Attack Of The URL Vulnerabilities

Wed, 25 Jul 2007 09:51:28 GMT

I think that it is getting worse. Billy Rios has discovered another critical Firefox issue related to the infamous bugs that has been recently discussed on multiple blogs including GC (us), Thor Larholm's blog, Mozilla's Security Blog, the 0x000000 hack zine and Billy (BK) Rios' personal blog. This time, the bug is extremely dangerous. Fortunately, the issue was fixed in the 2.0.0.6 release candidate.

Billy (BK) Rios comments:

These examples were created for WinXP SP2 with no external mail programs installed (outlook, notes, etc). If you have an external mail program installed, these examples may not work on your machine (as the URI handling may have changed).

Once again, a flaw in the URI handling behavior allows for remote command execution. UNREGISTER ALL UNNECESSARY URIs NOW! This example shows flaws in Firefox, Netscape, and Mozilla browsers - other browsers are affected by related vulnerabilities.

Developers who intend to (or have already) registered URIs for their applications MUST UNDERSTAND that registering a URI handler exponentially increases the attack surface for that application. Please review your registered URI handling mechanisms and audit the functionality called by those URIs.

The bug is within mailto, nntp, news and snews protocol handlers. Here is a harmless demonstration of the issue: danger do not click!.

It seams like there is a huge interest in URL bug hunting. This is good. At least, we are going to get it right this time. Progressive security!

Giorgio MaoneGiorgio Maone
I'm won't say anything ;) http://noscript.net/changelog#1.1.6.07
pdppdp
good, cuz I am not saying anything either :)
JordanJordan
Odd -- I've been trying to test this in a base XP image, with no luck. Does it really require SP2 to work? That'd be kind of ironic. Outlook Express is the default registered mail handler for mailto: on the test system I just installed into vmware. I'm going through the upgrades now, testing it at each step to see at what point it becomes vulnerable.
pdppdp
Jordan, the vector does not work if you have Outlook as a default mailto: handler. If your default Mail client is Thunderbird, then you shouldn't have any problem with launching the attack. BTW, try using other protocols. It works like a charm.
JordanJordan
pdp -- there's something else involved in the process that's disrupting it. I just grabbed all the updates for the SP2 machine, and /now/ the exploit works. Outlook Express is still registered as the mailto handler just like it was before I grabbed the updates. So in short, install a standard SP2 machine. Exploit fails. Install latest security patches. Exploit succeeds. Lemme verify it again and use regmon to trace the registry calls to see if I can find out what's different.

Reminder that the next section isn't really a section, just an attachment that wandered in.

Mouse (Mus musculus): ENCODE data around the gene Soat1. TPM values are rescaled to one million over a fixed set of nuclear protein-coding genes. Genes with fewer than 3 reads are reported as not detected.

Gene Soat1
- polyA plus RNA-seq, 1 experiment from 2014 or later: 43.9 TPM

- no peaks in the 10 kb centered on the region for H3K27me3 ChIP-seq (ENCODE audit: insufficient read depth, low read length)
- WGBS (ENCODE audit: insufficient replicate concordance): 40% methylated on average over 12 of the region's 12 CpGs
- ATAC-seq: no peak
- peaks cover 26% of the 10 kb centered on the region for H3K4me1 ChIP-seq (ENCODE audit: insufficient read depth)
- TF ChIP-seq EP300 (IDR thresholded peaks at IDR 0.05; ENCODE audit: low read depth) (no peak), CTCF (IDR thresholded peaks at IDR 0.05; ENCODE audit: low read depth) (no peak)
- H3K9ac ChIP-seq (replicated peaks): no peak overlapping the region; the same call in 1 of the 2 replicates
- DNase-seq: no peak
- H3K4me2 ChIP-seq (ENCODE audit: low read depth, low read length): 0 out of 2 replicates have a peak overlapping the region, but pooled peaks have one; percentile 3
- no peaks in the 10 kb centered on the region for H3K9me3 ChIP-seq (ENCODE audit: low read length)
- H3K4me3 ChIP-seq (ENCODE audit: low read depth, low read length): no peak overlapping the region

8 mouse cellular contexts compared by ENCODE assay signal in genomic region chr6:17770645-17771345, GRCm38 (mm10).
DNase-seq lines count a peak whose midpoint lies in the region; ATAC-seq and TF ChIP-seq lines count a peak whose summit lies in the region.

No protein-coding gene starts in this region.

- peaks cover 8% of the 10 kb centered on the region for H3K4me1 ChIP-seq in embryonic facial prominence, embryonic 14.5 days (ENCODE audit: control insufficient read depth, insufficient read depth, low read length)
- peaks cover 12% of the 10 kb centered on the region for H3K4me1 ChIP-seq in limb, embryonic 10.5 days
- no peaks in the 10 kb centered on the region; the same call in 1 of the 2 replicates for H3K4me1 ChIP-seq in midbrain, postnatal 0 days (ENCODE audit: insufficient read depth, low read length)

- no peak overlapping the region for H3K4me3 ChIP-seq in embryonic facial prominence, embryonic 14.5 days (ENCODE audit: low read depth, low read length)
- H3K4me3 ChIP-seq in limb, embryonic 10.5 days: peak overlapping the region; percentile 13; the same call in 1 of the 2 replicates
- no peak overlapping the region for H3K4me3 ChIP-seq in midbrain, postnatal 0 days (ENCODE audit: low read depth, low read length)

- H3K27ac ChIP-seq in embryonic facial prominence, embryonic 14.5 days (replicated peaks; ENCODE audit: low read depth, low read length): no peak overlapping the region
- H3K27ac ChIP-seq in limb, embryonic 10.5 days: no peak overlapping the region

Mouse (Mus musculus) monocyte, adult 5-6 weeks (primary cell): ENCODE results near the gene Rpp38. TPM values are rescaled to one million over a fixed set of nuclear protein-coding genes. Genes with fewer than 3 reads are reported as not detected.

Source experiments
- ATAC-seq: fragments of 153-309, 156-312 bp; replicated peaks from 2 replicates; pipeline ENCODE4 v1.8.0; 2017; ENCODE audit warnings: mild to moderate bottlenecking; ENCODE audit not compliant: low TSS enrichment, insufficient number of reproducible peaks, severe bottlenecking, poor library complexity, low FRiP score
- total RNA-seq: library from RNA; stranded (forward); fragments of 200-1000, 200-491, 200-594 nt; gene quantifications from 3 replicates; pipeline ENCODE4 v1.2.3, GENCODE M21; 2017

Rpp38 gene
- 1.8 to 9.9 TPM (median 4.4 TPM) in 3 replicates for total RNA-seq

JordanJordan
Ok, just ran it a second time after reverting the snapshot, and sure enough -- a base SP2 machine is /not/ vulnerable for some reason. Got the regmon logs, but I don't have the time to parse through them right now. Here's a zip with a screenshot showing the exploit fail, regmon logs of the exploit both failing and then succeeding on the same machine just with and without patches: http://www.psifertex.com/download/firefox-command-injection.zip Maybe someone else can figure it out while I get back to pretending to work on this other project here at my office. ;-)
Adrian PastorAdrian Pastor
It's very worrying how easy it is to exploit this vulnerability and how well it works. I must research these URI handler bugs!
pdppdp
Jordan, again, it depends on the URL handler for the mailto: protocol. Adrian, yes, yes and yes.
JordanJordan
pdp -- I realize that, but there's something else going on. Check this out to see what I mean: XPSP2 with no patches + Firefox = Exploit fails XPSP2 with all patches (sans IE7) + Firefox = Exploit fails XPSP2 with all patches (including IE7) + Firefox = Exploit succeeds! XPSP2 with no patches + Firefox + Thunderbird installed and configured = Exploit fails XPSP2 with no patches except for IE7 + Firefox + Thunderbird = Exploit succeeds! I've tried other combinations besides those, and the only way I can get the exploit to succeed is if IE7 is installed. If anyone's able to get the exploit working without IE7 installed, I'd be really curious to know.
JordanJordan
Looks like I'm not the only person to observe that: https://bugzilla.mozilla.org/show_bug.cgi?id=389580#c6
pdppdp
Jordan, thanks for the good research. yes, it is very interesting. Have you taken snapshots of the registry tree for each setup? because now we can detect what's the cause of it. I have some very wild guess but it is good to have some proof. cheers